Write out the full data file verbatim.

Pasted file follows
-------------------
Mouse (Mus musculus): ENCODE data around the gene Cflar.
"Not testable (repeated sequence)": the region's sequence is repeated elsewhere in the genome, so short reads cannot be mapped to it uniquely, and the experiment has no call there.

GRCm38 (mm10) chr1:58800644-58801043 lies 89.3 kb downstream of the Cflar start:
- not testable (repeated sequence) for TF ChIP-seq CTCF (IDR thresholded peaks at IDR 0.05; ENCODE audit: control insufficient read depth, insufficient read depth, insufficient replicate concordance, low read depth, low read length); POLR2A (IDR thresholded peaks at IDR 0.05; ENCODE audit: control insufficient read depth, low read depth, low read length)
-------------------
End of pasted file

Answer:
Mouse (Mus musculus): ENCODE data around the gene Cflar.
"Not testable (repeated sequence)": the region's sequence is repeated elsewhere in the genome, so short reads cannot be mapped to it uniquely, and the experiment has no call there.

GRCm38 (mm10) chr1:58800644-58801043 lies 89.3 kb downstream of the Cflar start:
- not testable (repeated sequence) for TF ChIP-seq CTCF (IDR thresholded peaks at IDR 0.05; ENCODE audit: control insufficient read depth, insufficient read depth, insufficient replicate concordance, low read depth, low read length); POLR2A (IDR thresholded peaks at IDR 0.05; ENCODE audit: control insufficient read depth, low read depth, low read length)